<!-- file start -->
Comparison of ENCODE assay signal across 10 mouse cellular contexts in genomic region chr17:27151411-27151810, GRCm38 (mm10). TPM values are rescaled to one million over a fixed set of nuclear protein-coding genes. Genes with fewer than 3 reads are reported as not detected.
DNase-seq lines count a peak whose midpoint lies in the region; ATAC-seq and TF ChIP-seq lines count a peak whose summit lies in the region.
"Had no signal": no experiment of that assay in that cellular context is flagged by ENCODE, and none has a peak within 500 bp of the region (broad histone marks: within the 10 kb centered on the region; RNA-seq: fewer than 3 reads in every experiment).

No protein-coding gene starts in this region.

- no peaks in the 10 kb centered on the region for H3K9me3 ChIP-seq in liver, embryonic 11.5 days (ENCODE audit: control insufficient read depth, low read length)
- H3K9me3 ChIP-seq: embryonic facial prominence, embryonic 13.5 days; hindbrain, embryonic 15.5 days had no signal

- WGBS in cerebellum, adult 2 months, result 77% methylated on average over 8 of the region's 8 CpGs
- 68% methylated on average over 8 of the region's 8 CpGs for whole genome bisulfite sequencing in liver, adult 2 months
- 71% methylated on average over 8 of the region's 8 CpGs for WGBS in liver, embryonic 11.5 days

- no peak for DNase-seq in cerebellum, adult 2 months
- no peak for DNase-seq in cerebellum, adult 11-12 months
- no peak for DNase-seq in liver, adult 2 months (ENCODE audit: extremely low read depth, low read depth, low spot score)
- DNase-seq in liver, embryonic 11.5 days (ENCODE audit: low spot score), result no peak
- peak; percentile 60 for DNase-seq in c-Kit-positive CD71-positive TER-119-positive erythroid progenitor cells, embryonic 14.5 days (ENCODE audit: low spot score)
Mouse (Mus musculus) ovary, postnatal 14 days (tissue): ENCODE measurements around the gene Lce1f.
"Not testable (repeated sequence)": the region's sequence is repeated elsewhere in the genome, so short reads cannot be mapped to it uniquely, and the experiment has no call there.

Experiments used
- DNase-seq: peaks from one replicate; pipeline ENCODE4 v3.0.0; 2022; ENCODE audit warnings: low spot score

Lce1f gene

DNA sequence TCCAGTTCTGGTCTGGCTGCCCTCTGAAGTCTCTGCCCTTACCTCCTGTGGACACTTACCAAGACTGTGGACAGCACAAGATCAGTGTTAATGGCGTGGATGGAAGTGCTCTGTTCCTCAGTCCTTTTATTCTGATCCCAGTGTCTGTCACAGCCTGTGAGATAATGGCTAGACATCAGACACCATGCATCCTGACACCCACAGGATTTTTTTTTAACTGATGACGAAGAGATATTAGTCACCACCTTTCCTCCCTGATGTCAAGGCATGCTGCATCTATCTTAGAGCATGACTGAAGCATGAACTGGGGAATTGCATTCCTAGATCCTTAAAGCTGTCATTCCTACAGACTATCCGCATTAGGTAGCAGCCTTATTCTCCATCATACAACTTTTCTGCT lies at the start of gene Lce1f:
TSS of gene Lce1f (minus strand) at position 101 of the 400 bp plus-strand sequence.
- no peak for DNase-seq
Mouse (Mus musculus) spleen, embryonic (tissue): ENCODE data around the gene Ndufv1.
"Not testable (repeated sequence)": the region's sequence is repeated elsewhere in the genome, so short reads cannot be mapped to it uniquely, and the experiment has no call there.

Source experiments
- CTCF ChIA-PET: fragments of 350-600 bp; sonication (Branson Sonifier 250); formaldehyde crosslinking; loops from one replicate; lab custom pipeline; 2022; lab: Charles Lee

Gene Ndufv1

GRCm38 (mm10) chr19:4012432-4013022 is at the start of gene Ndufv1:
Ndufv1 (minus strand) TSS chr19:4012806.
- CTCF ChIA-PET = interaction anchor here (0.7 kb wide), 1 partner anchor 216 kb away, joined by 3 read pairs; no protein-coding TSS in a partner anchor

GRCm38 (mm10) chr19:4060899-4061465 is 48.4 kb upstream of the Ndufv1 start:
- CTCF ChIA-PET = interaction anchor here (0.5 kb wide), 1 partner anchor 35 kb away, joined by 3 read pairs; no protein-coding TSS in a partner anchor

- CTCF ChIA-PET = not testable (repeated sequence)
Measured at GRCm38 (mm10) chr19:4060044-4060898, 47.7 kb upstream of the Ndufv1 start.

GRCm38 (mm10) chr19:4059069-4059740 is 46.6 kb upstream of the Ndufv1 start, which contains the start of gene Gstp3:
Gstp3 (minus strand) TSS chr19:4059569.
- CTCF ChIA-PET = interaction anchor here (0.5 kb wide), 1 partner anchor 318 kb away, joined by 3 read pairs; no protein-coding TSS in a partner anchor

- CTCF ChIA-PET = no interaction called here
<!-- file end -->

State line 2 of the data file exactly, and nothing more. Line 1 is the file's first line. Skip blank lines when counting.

DNase-seq lines count a peak whose midpoint lies in the region; ATAC-seq and TF ChIP-seq lines count a peak whose summit lies in the region.